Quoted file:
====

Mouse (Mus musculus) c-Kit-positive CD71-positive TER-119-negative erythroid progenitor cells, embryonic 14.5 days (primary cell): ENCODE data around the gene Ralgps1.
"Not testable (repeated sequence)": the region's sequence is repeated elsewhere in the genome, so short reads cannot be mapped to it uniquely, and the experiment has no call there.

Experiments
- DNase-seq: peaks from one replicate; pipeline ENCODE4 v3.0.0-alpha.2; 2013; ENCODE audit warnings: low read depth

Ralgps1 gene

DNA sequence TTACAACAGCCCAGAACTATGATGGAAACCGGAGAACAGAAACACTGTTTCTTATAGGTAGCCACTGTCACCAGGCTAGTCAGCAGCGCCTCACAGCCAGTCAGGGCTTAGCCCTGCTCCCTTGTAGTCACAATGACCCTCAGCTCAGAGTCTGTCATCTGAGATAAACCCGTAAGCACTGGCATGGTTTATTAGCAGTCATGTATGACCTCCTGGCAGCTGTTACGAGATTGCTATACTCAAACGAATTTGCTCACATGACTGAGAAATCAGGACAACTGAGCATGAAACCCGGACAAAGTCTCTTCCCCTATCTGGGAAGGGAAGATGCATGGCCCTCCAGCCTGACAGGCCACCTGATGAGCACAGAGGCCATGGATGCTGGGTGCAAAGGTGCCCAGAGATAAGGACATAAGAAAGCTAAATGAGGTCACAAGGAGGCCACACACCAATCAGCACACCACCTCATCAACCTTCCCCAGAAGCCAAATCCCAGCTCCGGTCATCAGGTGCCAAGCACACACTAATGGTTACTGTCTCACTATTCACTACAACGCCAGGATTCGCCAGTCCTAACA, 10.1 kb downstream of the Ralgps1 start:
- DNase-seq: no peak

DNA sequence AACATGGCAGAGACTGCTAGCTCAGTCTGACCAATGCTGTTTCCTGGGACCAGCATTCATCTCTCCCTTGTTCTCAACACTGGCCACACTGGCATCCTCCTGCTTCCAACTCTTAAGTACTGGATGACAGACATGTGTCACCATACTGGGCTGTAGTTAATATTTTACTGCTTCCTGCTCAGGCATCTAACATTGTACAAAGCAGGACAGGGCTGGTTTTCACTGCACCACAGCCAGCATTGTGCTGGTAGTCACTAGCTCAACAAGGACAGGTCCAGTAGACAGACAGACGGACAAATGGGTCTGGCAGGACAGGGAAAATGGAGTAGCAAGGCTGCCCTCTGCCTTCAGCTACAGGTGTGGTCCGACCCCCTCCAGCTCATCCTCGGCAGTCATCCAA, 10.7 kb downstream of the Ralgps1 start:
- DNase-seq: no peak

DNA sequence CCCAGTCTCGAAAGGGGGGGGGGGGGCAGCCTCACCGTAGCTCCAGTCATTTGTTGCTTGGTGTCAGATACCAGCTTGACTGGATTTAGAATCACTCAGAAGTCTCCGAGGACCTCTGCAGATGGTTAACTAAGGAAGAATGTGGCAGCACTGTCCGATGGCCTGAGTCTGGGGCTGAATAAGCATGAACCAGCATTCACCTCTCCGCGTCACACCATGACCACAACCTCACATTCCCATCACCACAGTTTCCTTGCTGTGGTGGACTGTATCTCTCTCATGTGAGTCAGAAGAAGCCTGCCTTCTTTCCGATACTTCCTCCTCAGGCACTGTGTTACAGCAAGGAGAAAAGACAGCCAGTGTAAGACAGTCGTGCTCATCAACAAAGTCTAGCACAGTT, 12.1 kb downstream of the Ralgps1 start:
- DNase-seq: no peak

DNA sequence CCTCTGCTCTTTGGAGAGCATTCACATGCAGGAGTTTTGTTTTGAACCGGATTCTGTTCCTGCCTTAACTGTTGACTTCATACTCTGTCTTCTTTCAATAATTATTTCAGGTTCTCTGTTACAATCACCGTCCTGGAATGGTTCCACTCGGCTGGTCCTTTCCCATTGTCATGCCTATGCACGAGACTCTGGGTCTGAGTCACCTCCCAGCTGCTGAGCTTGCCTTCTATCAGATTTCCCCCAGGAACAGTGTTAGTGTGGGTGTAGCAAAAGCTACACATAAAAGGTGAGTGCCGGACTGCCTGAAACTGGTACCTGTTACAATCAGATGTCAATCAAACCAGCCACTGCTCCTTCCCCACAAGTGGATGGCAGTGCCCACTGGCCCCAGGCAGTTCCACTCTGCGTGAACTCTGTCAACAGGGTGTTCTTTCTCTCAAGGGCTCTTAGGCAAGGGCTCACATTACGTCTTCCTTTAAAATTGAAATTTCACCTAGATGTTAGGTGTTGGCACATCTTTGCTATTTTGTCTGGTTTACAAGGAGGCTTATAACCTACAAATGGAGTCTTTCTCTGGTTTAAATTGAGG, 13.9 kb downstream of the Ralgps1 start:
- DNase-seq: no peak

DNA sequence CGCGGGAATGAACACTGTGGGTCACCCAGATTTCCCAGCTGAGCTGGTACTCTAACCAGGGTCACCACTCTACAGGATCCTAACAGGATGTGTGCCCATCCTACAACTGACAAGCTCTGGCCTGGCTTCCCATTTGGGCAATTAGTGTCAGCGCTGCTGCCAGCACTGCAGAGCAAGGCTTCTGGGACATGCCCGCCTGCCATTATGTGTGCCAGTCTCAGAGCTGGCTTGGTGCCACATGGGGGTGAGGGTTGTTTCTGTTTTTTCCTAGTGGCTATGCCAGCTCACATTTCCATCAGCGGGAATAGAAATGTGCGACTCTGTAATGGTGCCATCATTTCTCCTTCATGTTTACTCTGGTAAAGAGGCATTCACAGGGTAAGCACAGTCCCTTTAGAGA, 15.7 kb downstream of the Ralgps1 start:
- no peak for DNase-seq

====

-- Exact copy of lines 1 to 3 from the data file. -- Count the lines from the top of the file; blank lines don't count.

Mouse (Mus musculus) c-Kit-positive CD71-positive TER-119-negative erythroid progenitor cells, embryonic 14.5 days (primary cell): ENCODE data around the gene Ralgps1.
"Not testable (repeated sequence)": the region's sequence is repeated elsewhere in the genome, so short reads cannot be mapped to it uniquely, and the experiment has no call there.

Experiments